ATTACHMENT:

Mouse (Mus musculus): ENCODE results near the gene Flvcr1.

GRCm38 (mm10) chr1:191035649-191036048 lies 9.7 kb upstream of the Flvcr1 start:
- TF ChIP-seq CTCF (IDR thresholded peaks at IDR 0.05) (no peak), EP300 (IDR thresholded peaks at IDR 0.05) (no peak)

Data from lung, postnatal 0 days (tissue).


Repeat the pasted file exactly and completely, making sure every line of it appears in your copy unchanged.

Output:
Mouse (Mus musculus): ENCODE results near the gene Flvcr1.

GRCm38 (mm10) chr1:191035649-191036048 lies 9.7 kb upstream of the Flvcr1 start:
- TF ChIP-seq CTCF (IDR thresholded peaks at IDR 0.05) (no peak), EP300 (IDR thresholded peaks at IDR 0.05) (no peak)

Data from lung, postnatal 0 days (tissue).